There will be a longer version of the interview posted over the weekend in which Ben discusses his plans for a second title – Blaze – based on the fictional comic created by Steve (Tharg) MacManus in his novel The Sheerglam Conspiracy.

For more on The 77 visit the website or you can find the latest news on Twitter (@77Comic) or Instagram (@the77comic). You can order a copy from Get My Comics.

Wednesday, May 20, 2020

Charley Lippincott (1939-2020)

Charley Lippincott, who will be remembered for his activities as the publicist on the original Star Wars movie whose marketing acumen helped make it a phenomena, was hospitalized on Thursday, 14 May and was placed on a ventilator. He suffered a heart attack two days later and passed away on Tuesday, 19 May. His wife, Bumpy, when announcing his death, wrote “Charley had some kind of Covid-19 premonition that if he went into hospital, he would probably die. At first, it frightened him, but then he became reconciled because he felt he had lived a full and rich life. Charley thought he had been blessed. He lived a good life, a full life, and was luckier than most. Oh, he wanted to keep on living – there were things he still wanted to do – but he realized many of his peers were dying, and if the end came, it would be alright because he had had a full, rich life.”
    Lippincott was responsible for securing deals with various companies, including Kenner (toys), Marvel (comics) and Del Rey (the novelisation), and was a pioneer in promoting films at comic conventions, taking the cast—including Mark Hamill—to San Diego Comic Con and WorldCon in 1976 to talk about the following year’s release of Star Wars.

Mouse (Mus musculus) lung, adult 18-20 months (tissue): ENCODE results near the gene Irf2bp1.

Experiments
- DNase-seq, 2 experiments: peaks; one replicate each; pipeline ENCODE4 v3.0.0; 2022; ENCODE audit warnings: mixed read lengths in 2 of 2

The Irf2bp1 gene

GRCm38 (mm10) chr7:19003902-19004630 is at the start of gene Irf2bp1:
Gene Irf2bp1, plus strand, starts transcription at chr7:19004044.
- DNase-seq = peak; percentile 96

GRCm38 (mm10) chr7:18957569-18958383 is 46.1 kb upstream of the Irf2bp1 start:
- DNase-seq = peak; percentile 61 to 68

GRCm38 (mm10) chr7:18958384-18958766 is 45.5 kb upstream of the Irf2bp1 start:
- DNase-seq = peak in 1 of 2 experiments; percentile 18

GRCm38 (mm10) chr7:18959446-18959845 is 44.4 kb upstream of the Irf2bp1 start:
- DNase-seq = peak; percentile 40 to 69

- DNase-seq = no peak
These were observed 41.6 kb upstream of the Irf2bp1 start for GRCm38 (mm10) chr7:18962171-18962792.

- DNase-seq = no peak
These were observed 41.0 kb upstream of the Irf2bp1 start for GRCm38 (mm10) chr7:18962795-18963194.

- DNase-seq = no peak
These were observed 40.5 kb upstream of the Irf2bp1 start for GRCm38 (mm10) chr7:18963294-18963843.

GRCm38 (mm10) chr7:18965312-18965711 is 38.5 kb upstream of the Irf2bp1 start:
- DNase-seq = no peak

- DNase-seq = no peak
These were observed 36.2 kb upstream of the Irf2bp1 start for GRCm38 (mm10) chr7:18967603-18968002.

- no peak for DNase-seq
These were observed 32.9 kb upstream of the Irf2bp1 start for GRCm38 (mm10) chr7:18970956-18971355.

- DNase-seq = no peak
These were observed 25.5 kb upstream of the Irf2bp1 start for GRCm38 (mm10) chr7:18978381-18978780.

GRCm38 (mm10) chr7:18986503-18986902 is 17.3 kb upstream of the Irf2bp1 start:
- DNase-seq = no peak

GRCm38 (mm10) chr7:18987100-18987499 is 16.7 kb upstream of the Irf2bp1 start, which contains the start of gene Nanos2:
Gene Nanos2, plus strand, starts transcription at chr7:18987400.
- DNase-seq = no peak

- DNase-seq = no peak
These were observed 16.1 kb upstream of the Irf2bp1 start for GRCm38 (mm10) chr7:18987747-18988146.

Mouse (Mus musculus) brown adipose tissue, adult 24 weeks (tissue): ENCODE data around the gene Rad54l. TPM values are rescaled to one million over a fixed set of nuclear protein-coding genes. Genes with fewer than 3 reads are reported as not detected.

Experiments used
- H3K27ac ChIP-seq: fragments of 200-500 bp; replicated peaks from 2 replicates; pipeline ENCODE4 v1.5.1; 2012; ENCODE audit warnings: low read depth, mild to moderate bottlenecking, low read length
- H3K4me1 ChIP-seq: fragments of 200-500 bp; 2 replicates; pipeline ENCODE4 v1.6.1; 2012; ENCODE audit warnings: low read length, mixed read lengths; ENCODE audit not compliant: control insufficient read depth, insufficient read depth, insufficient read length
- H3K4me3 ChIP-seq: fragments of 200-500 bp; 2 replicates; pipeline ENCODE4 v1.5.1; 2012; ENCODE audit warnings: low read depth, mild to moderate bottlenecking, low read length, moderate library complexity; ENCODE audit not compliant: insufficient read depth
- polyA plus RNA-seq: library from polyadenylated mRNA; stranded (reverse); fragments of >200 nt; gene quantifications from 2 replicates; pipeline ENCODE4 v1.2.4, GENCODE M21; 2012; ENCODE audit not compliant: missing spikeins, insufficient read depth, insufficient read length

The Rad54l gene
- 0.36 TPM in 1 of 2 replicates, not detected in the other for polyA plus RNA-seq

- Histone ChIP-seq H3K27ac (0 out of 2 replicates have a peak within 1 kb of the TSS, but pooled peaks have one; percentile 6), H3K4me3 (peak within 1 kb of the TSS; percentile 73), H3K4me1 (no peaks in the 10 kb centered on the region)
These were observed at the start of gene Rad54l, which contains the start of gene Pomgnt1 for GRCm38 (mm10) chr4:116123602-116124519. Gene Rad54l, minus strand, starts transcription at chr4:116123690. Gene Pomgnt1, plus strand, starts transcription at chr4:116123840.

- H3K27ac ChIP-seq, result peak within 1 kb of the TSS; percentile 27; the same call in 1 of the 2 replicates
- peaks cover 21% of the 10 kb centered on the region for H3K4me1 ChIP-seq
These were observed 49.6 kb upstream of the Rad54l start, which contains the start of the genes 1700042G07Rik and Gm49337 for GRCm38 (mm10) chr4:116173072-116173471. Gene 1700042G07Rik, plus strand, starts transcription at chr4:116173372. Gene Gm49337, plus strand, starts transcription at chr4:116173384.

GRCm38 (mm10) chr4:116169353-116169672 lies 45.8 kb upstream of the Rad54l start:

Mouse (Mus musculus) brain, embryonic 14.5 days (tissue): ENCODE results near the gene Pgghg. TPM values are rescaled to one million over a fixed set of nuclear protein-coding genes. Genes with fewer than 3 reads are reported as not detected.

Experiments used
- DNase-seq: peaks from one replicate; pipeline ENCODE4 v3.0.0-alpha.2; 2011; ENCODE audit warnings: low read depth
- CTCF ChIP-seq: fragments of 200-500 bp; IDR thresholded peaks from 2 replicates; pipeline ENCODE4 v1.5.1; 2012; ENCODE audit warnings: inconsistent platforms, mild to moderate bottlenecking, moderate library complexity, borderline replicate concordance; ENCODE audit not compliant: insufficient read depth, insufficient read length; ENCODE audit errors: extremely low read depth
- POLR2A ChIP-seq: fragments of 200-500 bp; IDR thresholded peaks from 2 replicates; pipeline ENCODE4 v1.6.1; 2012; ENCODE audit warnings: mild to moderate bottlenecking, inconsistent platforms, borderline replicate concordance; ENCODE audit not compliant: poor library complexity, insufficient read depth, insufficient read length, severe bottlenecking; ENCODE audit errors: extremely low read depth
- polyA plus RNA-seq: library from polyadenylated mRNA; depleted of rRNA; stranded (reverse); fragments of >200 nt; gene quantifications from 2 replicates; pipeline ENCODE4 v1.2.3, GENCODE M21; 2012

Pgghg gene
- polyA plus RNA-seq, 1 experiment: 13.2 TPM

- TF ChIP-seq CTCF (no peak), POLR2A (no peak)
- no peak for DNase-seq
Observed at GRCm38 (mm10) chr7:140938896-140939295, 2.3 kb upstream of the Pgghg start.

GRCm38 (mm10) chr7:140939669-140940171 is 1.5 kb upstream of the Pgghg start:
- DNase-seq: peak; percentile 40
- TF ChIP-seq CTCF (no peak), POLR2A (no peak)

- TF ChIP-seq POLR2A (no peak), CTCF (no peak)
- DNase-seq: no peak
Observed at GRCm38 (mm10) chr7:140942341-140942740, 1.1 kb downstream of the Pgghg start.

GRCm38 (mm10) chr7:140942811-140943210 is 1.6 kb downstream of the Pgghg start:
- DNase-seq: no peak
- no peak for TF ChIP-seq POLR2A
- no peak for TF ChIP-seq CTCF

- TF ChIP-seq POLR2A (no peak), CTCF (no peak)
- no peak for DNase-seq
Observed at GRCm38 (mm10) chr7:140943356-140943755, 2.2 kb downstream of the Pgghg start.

Lippincott was also the publicist for Alien (1979) and Flash Gordon (1980), before becoming the producer of zombie horror-comedy Night Life (1989) and Judge Dredd, the 1995 Stallone movie. He had discovered Dredd in the pages of 2000AD while working in London on Alien and bought the film rights, although he had to wait until the mid-1990s to see the film in cinemas.
    His vision of the film can be seen in the The Making of Judge Dredd (1995), co-written with David Chute and Jane Killick.
    Lippincott was a long-time fan of comic books and had earlier produced and co-wrote (with director Ron Mann) Comic Book Confidential (1988), a history of the birth and development of comic book, using interviews with Will Eisner, Robert Crumb, Jack Kirby, Stan Lee, Frank Miller, Harvey Kurtzman, Charles Burns, Al Feldstein, Jaime Hernandez, Harvey Pekar, Art Spiegelman and others.
    Born on 28 October 1939, Lippincott attended USC Film School at the same time as George Lucas. He became a publicist, working first at MGM where his films included Michael Crichton’s Westworld (1973), Alfred Hitchcock’s Family Plot (1976) and Jonathan Demme’s Fighting Mad (1976). He then joined 20th Century Fox to work on Star Wars with George Lucas. Lippicott became Senior Vice President, Advertising, Publicity, Promotion and Merchandising for Star Wars Corporation.